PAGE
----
A valve spring tester is normally used in the machine shop environment to check the condition of valve springs when rebuilding an engine or a cylinder head. Valve springs tend to loose their tension over the years and the only way to make sure they will perform correctly is to test them.
In performance and racing applications, valve spring open and closed pressure is one of the most important specs that need to be checked and adjusted during the initial engine build.
Valve springs in very high output race engines loose their tensions in as little as one run down a Quarter Mile drag strip. It is not at all unusual for racers in the professional categories to check and replace valve springs every run at the drag strip.
There are two main types of this tool.
The most commonly known bench type of tester is the Rimac Valve Spring Tester. It has been the industry standard for many years
and is a very dependable tester for bench use. The newer versions are available with digital readouts to make the testing easier.
There are also computer based spring testers that will record all of the valve spring pressures of a particular engine and save them into a software program in order to compare them after the engine has been run at the race track.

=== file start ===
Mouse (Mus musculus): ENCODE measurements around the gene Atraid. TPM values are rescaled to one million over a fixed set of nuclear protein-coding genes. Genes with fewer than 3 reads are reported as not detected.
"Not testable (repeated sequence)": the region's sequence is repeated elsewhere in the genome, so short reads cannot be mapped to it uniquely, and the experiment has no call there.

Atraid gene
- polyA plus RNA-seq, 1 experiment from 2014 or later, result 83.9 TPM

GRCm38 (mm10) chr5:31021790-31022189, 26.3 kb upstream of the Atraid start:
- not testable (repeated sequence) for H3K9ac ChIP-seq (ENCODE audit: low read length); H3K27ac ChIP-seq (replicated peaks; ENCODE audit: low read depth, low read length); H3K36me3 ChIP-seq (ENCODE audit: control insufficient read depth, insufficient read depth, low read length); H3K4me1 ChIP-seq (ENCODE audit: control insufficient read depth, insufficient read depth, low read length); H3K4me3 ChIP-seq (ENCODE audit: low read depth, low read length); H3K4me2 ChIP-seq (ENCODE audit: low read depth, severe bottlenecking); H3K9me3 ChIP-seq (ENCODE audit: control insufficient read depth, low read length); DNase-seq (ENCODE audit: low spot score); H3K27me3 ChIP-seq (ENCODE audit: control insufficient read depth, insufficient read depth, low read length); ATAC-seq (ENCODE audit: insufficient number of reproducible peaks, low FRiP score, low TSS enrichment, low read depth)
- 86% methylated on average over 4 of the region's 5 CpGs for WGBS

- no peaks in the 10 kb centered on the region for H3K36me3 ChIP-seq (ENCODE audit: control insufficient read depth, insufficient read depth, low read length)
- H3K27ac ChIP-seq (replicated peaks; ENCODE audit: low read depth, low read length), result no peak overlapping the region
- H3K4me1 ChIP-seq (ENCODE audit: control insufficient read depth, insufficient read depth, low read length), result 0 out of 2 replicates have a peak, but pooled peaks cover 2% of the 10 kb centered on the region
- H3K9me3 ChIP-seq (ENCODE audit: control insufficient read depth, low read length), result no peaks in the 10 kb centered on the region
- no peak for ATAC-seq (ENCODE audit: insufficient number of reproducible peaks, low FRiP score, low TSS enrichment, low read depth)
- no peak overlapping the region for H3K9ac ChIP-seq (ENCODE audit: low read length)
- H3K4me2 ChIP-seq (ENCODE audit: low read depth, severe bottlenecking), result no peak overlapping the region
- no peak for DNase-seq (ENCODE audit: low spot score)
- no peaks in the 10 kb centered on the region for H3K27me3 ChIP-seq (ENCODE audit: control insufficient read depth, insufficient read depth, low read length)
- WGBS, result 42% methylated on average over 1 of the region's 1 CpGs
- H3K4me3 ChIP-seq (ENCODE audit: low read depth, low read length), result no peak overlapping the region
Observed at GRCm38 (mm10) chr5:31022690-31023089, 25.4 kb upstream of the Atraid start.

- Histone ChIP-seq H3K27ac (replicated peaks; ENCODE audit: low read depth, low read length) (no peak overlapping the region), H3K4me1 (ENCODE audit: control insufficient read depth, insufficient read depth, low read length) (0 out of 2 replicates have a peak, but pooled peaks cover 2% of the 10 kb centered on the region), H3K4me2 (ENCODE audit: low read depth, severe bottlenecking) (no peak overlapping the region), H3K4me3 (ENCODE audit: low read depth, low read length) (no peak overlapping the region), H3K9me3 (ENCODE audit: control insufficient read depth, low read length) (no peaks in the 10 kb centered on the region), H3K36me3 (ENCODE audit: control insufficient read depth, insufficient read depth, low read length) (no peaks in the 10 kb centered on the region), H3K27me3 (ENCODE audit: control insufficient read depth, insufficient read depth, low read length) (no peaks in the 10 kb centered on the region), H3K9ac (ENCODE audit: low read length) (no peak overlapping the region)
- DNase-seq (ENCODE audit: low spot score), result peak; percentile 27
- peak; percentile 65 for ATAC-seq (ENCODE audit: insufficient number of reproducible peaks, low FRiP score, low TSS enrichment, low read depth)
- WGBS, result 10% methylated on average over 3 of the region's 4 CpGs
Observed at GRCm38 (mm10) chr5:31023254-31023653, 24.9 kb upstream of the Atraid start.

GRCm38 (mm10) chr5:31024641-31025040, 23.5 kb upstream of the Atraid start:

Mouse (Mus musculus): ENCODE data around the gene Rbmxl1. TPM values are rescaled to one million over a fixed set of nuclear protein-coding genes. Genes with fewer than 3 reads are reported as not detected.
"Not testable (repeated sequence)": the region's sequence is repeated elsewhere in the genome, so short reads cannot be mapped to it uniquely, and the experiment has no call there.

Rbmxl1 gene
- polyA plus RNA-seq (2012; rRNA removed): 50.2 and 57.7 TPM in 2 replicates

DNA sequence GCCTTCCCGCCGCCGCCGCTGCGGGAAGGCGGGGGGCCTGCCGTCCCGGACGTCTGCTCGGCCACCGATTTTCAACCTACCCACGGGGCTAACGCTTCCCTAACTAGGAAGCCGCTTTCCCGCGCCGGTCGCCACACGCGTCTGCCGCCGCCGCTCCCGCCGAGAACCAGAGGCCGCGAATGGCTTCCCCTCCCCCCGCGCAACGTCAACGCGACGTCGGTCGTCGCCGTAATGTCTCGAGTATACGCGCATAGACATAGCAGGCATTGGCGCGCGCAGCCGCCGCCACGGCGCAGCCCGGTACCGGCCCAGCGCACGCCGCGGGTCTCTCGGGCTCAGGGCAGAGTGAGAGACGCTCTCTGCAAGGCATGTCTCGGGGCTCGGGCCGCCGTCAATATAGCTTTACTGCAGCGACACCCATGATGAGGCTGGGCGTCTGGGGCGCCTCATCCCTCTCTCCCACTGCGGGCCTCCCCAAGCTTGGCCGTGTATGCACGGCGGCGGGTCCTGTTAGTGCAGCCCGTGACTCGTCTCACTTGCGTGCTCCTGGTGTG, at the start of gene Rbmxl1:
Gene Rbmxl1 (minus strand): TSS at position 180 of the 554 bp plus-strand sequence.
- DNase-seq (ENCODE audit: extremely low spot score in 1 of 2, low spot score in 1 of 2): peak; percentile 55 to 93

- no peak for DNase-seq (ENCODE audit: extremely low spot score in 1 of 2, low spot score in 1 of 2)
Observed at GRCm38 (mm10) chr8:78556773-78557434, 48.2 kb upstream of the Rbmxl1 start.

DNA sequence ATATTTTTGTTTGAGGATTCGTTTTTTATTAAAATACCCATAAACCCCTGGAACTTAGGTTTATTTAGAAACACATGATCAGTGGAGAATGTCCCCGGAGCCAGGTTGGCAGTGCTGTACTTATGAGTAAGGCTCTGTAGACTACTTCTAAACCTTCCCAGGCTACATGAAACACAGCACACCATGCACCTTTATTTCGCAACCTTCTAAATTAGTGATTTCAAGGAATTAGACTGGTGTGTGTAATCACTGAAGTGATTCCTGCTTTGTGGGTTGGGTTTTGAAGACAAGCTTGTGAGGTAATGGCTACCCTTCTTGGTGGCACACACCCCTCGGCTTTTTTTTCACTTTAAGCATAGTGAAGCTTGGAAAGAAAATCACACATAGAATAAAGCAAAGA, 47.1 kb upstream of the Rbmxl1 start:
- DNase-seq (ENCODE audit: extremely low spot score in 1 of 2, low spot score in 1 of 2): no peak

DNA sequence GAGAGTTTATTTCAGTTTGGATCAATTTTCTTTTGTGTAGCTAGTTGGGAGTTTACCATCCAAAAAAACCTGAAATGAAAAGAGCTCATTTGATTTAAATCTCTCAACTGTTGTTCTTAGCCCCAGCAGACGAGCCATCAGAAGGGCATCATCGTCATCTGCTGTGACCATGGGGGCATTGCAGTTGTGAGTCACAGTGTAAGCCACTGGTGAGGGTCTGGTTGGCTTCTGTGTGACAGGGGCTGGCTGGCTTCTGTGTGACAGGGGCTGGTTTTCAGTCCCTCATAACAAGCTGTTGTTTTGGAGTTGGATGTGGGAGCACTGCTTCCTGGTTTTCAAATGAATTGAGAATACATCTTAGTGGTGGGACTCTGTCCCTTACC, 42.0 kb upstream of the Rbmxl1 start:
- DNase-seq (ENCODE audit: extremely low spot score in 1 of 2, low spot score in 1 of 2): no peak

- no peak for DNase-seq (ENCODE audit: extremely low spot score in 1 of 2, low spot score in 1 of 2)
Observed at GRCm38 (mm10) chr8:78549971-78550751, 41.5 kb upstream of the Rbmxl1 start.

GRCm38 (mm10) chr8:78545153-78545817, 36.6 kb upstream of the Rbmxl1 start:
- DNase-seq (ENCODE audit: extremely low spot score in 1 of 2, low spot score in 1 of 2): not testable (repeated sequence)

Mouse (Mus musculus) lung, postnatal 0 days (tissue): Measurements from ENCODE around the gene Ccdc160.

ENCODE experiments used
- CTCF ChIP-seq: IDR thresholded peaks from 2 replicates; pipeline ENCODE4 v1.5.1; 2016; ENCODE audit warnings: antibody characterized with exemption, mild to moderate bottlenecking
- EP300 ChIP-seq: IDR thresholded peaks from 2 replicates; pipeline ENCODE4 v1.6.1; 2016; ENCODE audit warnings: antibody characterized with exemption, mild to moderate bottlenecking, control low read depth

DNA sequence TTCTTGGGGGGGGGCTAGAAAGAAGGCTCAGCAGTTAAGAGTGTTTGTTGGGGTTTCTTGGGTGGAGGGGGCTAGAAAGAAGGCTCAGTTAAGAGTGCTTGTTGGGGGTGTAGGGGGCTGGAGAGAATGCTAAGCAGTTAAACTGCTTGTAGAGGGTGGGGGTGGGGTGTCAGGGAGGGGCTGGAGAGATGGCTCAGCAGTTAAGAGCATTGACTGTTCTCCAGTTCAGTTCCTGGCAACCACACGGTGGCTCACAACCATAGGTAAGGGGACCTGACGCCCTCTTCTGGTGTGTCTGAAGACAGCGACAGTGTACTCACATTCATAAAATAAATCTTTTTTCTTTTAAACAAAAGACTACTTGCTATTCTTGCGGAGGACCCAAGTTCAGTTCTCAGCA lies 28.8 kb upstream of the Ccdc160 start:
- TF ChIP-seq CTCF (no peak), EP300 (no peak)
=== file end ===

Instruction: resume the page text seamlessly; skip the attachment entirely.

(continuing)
For the home mechanic there are also some tools available that work in a normal bench vise and use a hydraulic pressure gauge to measure the spring pressure. This type of tool is an economical option for enthusiasts.
Trackside or "on the engine" type
The other type of checker is designed to use while the engine is still assembled and even still in the car. This type of tester can be used to compare the valve spring pressure to shat it was during the initial engine build and will help determine if a spring is beginning to fail. This type of tester requires some “feel” to get repeatable results, but as long as the same person is using the tool, it is great for the purpose it was designed for ….. checking the springs on the engine in the car, at the track.